Archive - 2007
I was listening several days ago to a short program on KXCI, a weekly feature called "Growing Native with Petey Mesquitey". Petey is the real deal, a unique talent in residence at KXCI, the local community radio station. Every 5-minute or so episode of his show he tells a brief story about some experience he had recently out in the outdoors and what plants or animals he encountered. It might be discussing his trek out to find a christmas tree, or the blooming of some special flower, or finding some strange bug. I've listened to him several times, and even attended a live appearance he did in town, though I've not followed him obsessively or anything.
But last week I realized what makes him so unique: he's a combination of 3 characteristics that no one else I've encountered in the field (of nature writing) really brings together:
1) He obviously knows his subject. He can name the latin names of every organism he comes across, and talks extensively about the details of its appearance, behavior, life cycle, etc.
2) Despite this extensive knowledge, he is REALLY EXCITED and intrigued about everything he talks about and does, and has a deep emotional and spiritual connection to nature.
3) He's happy and optimistic about it all.
This is pretty exceptional. Many writers and thinkers about nature know the science, but are cold and clinical about nature. Others have this (occasionally wackadoo) spiritual link going on but they don't know the details, the science. And some even have both of these but they look at it all through a dark lens of "it's all going away and doomed, isn't that sad. we're fucked." Charles Bowden or Ed Abbey are good examples of the latter. They know their stuff, they feel it too, but where they go with it is pessimistic and negative.
Petey, though, somehow avoids that trap and just exalts in the beauty and simple pleasures of the outdoors.
I think this kind of take on things is really really important. People must know the threats, but they also must be inspired to simple enjoy. Otherwise, the only response can be to throw up one's hands in hopelessness.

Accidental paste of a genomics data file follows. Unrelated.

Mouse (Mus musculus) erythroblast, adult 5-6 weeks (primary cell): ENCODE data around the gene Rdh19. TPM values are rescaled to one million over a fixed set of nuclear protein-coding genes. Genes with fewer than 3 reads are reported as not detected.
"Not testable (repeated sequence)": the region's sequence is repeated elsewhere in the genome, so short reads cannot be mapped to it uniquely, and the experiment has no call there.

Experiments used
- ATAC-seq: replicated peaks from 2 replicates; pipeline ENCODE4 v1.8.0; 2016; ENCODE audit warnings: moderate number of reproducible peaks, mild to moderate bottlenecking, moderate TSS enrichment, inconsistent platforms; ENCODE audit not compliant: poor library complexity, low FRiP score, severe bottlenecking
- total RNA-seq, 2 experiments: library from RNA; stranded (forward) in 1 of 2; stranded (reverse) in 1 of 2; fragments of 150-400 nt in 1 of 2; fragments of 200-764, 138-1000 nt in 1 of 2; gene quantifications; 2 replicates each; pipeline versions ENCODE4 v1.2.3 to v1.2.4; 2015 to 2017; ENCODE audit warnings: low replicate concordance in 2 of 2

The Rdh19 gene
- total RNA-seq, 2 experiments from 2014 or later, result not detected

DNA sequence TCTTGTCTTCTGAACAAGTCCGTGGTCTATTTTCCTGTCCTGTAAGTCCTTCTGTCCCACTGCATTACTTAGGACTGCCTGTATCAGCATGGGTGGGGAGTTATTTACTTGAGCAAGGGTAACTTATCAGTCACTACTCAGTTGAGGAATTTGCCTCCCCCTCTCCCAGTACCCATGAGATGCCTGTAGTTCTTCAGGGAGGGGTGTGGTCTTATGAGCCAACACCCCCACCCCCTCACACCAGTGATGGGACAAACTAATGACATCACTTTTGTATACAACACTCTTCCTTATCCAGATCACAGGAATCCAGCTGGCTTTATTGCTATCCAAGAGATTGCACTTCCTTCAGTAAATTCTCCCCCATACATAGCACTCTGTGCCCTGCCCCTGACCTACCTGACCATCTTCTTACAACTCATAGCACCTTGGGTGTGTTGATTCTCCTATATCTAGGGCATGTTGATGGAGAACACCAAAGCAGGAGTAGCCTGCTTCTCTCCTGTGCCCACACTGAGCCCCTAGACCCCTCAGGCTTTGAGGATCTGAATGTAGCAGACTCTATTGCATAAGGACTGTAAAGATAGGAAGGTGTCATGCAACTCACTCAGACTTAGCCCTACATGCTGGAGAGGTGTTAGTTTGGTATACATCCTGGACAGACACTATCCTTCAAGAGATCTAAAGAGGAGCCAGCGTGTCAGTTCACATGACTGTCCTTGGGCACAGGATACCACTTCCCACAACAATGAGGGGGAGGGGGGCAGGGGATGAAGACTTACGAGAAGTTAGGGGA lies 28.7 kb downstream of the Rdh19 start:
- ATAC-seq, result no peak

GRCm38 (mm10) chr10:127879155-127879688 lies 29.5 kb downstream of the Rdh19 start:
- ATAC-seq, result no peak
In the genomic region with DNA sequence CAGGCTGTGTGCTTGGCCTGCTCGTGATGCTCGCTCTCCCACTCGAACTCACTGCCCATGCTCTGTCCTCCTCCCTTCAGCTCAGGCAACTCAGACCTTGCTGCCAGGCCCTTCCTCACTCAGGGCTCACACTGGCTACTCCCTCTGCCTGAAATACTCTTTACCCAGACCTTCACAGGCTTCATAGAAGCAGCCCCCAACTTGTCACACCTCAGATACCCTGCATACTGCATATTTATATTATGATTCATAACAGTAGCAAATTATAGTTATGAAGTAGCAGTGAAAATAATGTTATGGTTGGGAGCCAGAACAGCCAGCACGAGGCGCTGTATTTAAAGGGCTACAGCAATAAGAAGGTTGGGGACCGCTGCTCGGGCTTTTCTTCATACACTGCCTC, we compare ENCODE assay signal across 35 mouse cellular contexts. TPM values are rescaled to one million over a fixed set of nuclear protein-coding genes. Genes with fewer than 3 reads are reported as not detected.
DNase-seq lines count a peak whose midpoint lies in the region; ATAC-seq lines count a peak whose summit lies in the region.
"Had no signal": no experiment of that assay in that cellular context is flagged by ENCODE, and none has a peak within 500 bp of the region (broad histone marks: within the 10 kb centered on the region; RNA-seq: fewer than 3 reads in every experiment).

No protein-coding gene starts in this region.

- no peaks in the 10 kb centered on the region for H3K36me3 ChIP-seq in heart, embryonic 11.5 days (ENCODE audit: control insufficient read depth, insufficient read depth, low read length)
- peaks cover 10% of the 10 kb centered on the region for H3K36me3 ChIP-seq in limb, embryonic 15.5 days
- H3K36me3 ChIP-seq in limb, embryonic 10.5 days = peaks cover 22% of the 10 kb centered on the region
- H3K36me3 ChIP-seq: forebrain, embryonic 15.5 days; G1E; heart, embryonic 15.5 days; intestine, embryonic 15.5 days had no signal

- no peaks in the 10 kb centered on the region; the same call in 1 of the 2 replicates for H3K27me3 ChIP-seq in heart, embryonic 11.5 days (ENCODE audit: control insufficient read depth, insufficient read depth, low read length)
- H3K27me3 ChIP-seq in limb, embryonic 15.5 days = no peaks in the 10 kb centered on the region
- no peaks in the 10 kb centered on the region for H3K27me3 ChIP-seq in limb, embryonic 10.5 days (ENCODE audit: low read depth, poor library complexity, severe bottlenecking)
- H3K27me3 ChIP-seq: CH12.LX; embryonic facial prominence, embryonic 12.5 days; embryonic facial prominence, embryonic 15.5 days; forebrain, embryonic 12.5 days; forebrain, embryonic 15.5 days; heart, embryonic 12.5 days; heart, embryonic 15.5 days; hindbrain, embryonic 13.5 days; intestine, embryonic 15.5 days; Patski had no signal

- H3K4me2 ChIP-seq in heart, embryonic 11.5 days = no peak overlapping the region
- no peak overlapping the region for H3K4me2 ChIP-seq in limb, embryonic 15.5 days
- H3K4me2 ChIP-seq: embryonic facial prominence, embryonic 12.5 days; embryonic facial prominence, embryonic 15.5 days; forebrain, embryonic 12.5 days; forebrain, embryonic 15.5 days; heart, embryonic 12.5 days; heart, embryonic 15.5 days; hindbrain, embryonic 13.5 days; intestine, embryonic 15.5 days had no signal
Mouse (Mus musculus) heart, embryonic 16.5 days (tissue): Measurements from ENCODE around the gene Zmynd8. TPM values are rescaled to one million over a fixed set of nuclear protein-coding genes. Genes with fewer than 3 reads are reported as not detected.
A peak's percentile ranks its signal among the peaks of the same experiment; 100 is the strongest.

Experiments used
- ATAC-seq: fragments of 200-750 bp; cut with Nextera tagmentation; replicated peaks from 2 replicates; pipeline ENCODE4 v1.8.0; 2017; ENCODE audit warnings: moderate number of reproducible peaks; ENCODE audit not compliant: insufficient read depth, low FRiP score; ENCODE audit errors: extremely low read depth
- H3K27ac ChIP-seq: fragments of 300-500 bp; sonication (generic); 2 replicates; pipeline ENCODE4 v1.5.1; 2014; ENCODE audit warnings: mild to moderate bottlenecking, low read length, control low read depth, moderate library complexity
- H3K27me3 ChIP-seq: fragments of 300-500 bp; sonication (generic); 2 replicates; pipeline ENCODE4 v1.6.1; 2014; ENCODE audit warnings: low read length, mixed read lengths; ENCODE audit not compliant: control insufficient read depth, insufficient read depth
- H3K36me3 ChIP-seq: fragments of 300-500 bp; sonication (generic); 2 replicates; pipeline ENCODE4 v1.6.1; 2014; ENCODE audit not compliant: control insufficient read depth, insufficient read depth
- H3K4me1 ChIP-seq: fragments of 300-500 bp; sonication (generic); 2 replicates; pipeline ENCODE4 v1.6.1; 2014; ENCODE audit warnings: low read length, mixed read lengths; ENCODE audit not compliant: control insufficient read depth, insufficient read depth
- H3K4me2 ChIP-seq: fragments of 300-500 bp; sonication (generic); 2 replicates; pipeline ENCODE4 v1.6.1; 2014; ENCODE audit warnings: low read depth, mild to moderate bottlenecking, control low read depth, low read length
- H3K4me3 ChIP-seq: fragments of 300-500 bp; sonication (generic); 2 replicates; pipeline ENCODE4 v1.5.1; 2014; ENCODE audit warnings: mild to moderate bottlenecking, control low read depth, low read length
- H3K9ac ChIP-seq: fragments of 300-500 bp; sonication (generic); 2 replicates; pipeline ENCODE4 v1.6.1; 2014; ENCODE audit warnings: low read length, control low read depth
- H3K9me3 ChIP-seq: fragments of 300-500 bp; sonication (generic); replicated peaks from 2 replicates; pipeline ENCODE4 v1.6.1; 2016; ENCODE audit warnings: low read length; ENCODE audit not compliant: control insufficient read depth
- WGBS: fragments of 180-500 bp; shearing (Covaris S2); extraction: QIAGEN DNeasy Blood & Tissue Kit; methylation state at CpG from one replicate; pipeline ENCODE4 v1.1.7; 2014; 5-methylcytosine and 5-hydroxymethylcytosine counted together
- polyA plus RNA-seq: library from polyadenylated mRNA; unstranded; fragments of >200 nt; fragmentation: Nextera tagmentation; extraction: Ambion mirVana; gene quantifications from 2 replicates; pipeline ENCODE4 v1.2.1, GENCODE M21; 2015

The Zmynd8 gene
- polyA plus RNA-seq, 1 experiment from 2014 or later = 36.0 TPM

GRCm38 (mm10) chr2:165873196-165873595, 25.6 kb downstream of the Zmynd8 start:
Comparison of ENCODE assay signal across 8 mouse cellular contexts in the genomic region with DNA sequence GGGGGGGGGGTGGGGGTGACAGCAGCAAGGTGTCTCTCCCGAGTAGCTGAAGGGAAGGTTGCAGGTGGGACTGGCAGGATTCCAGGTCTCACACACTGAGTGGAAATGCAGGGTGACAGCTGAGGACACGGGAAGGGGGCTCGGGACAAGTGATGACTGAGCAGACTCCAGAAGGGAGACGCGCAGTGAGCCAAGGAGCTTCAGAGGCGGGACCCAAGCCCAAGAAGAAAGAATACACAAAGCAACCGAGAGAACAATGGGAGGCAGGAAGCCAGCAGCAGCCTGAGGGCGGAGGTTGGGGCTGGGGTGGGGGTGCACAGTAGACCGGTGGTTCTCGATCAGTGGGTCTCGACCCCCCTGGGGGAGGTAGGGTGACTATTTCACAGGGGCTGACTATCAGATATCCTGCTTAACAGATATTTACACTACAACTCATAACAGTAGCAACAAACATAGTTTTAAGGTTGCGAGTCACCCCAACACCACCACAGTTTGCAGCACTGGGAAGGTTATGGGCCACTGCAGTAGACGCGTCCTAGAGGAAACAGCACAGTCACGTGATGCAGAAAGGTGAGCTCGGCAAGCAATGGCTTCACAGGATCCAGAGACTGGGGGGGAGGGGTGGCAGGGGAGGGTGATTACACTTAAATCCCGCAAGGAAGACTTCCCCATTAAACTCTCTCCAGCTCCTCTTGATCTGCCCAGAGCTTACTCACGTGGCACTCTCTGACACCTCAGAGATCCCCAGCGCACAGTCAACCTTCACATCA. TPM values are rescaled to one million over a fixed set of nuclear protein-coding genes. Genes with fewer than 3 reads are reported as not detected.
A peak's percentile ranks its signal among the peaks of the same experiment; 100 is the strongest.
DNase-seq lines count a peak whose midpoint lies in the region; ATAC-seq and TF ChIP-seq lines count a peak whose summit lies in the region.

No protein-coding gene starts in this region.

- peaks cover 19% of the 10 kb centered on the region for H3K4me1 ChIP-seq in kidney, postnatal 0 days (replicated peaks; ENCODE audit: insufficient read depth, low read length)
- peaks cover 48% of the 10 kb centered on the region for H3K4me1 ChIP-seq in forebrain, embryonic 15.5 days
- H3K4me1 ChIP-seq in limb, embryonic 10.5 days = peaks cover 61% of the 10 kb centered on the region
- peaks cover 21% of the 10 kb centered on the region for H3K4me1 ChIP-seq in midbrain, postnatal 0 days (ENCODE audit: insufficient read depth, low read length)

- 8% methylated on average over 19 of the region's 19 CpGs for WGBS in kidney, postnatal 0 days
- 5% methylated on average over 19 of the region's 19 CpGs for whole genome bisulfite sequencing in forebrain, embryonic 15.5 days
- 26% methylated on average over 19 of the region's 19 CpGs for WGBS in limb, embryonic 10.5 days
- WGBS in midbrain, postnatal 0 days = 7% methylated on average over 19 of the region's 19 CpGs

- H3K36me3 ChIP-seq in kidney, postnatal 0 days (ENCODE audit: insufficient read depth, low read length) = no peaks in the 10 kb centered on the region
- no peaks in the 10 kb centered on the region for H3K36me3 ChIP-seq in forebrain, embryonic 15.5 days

I have mucho things to blog about but i haven't been prioritizing it. I guess I'll start with a brief mention of our trip to Bahia de Kino for my birthday and xmas. It was awesome. Great fun, great getaway. Warm, sunny, quiet.
There are photos.
Other fascinating subjects, coming soon.
Today through Tuesday we're going down south to the beach at Bahia Kino, Sonora, Mexico. It's about a 5 hour drive. We'll be offline and away from cell reception and it will be most probably quite wonderful.
I just woke up, a bit hungover from a late party, and I need to pack. Just wanted to sign in and say, happy holidaze and don't expect another post here till wednesday at least.
Here's a really great punk critique of MySpace:
Though it's a rough draft, it's really important, important enough that I made it into a printed-out, stapled zine that I plan to put in piles at Dry River.
I can't tell you how frustrating it's been for me to see all bands and even progressive political organizations and even Dry River, this anarchist radical anticapitalist venue that I help to manage, come to depend on MySpace. It's so sick and this little zine touches on all the main reasons why.
Read it and pass it around to your musician and activist friends.
Chris Hedges plugs war tax resistance in a comment in The Nation, December 10 issue.
A country that exists in a state of permanent war cannot exist as a democracy. Our long row of candles is being snuffed out. We may soon be in darkness. Any resistance, however symbolic, is essential. There are ways to resist without being jailed. If you owe money on your federal tax return, refuse to pay some or all of it...
For him, a war with Iran is the breaking point that will push him into that tactic. Unfortunately he fails to mention that others have been doing it since Iraq, or Afghanistan, or Vietnam... or World War 2.
Yesterday I went down to Naco for a protest of the border wall. A small protest. Cold and windy protest. The local paper covered it, at least.